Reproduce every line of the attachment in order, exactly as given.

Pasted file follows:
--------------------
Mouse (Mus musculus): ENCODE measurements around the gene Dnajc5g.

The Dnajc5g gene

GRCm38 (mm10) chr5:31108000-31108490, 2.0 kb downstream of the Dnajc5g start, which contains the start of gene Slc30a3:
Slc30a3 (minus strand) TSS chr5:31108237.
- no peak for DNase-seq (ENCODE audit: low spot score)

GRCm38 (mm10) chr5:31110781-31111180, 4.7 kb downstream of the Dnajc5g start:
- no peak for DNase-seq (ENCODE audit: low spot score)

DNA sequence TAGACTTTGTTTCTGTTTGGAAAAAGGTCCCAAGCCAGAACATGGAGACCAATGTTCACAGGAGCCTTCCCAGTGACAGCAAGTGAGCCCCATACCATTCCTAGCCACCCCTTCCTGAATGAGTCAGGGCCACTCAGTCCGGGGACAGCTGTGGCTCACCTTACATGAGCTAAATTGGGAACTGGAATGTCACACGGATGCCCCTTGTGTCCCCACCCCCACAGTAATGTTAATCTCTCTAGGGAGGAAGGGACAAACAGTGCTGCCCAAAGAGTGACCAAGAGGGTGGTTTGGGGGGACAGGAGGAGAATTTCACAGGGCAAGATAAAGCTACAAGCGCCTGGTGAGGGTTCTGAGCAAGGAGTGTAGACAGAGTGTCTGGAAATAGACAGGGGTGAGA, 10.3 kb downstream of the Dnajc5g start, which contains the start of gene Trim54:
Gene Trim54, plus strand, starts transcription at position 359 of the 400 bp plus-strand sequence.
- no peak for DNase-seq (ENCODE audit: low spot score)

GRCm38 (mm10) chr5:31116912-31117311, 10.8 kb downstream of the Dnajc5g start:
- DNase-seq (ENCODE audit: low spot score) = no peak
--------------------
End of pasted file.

Mouse (Mus musculus): ENCODE measurements around the gene Dnajc5g.

The Dnajc5g gene

GRCm38 (mm10) chr5:31108000-31108490, 2.0 kb downstream of the Dnajc5g start, which contains the start of gene Slc30a3:
Slc30a3 (minus strand) TSS chr5:31108237.
- no peak for DNase-seq (ENCODE audit: low spot score)

GRCm38 (mm10) chr5:31110781-31111180, 4.7 kb downstream of the Dnajc5g start:
- no peak for DNase-seq (ENCODE audit: low spot score)

DNA sequence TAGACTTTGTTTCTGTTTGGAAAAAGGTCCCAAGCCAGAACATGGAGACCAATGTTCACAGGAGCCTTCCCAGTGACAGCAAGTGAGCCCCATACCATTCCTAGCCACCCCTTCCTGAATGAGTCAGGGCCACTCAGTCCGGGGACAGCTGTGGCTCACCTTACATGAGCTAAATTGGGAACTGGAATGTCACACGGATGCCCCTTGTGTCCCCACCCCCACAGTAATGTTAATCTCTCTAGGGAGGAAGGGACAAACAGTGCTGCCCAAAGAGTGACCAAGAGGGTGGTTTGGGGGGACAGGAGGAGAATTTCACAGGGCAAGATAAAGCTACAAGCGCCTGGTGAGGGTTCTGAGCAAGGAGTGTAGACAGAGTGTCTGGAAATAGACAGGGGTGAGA, 10.3 kb downstream of the Dnajc5g start, which contains the start of gene Trim54:
Gene Trim54, plus strand, starts transcription at position 359 of the 400 bp plus-strand sequence.
- no peak for DNase-seq (ENCODE audit: low spot score)

GRCm38 (mm10) chr5:31116912-31117311, 10.8 kb downstream of the Dnajc5g start:
- DNase-seq (ENCODE audit: low spot score) = no peak